16 MAY - 09 JUN 2014
49 NORD 6 EST - FRAC LORRAINE - METZ (57)
Opening: Friday 16th May at 7pm in presence of the artist
X YEARS AT FRAC — WHITE SPIRIT, THE RETURN
Who better to celebrate the anniversary at 49 Nord 6 Est than an anarchitect! FRAC Lorraine, a singular, unclassifiable place, enjoys subverting and mixing up knowledge, and above all, experimenting. There is no one better than Gianni Pettena to transform this space and its perception by creating an airy, mercurial installation that goes against the grain of centuries’ old, static architecture. Gianni Pettena, whose work is at the crossroads of art and architecture, has never built much and claims that his only architecture project is his cabin on the island of Elba. As a principal figure of Italian Radical Architecture*, Pettena spends more time thinking than laying bricks.
By proposing to hide the building that has housed FRAC Lorraine for the past ten years, Pettena’s gesture renews the poetics of the site’s inauguration. Hans Schabus’s labyrinth of white cardboard is still fresh in our memory as are the many performances in the form of a manifesto at the launching of FRAC. Since then, FRAC has not wavered from its goals: initiating new curatorial practices by inviting the audience to act and react; combining knowledge and sensory experiments; anticipating and explaining social, ecological, and philosophical changes…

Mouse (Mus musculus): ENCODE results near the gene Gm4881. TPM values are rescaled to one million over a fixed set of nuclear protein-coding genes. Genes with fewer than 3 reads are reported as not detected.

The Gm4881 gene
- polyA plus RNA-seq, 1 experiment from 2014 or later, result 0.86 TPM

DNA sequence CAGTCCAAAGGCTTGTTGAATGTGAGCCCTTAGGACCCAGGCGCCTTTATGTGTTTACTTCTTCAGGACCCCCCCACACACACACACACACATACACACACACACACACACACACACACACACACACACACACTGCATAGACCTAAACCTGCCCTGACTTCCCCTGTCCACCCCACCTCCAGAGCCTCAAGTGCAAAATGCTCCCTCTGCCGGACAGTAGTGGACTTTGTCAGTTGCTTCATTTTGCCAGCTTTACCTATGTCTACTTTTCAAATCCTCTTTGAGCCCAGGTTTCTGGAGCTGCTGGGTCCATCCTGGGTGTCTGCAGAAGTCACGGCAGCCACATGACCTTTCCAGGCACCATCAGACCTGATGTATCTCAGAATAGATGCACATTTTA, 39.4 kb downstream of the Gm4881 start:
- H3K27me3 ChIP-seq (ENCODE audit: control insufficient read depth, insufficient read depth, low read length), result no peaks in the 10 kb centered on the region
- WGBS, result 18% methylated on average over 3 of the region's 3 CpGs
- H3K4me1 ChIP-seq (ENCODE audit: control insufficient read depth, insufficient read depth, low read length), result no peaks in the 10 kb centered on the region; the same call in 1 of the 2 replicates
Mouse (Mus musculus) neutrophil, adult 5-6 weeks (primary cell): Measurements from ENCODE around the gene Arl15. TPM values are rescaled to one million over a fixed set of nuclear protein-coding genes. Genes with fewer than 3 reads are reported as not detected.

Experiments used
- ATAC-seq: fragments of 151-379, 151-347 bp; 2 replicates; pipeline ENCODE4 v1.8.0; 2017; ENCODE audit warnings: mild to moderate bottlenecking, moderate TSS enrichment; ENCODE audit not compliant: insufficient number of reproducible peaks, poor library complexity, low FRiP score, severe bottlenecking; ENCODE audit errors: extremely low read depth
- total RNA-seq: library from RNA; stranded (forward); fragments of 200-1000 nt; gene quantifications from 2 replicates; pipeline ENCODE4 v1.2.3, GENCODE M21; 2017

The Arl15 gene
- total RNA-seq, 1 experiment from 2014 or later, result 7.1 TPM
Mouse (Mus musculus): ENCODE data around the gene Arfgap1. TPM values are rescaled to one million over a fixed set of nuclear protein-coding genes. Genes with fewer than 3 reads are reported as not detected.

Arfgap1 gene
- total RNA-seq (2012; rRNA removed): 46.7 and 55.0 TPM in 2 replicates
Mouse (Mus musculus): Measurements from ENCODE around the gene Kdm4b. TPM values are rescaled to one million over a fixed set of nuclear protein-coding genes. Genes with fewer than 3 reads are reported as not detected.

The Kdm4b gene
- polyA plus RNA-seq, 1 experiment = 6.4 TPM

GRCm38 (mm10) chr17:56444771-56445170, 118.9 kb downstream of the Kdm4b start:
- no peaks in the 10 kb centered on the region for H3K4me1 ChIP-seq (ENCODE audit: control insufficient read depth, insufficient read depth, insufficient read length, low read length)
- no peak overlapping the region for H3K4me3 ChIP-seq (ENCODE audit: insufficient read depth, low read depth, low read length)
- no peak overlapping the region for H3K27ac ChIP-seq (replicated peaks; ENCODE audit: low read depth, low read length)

For ten years, FRAC has constantly challenged clichés and stereotypes about art and culture.
*A movement founded in the 1960s, which blazed new trails for architecture, away from any constructive purposes.
Born in Bolzano, IT, in 1940
He is one of the foremost representatives of Radical Architecture along with Archizoom, Superstudio, and UFO. Radical Architecture emerged in the 1960s as a movement which based new trails for architecture by exploring its relationships between art and society. Gianni Pettena studied architecture at the University of Florence. He was a rather atypical student who spent more time in art galleries than in lecture halls…
Artist, architect, designer, professor, historian and critic of architecture, he thinks of himself above all as an
“anarchitect”. For him, architecture must free itself from constraints of construction in order to remain creative and capable of interpreting social transformations. Convinced of the necessity of rethinking the meaning of architecture as a discipline, he supports “artists who construct and architects who draw”.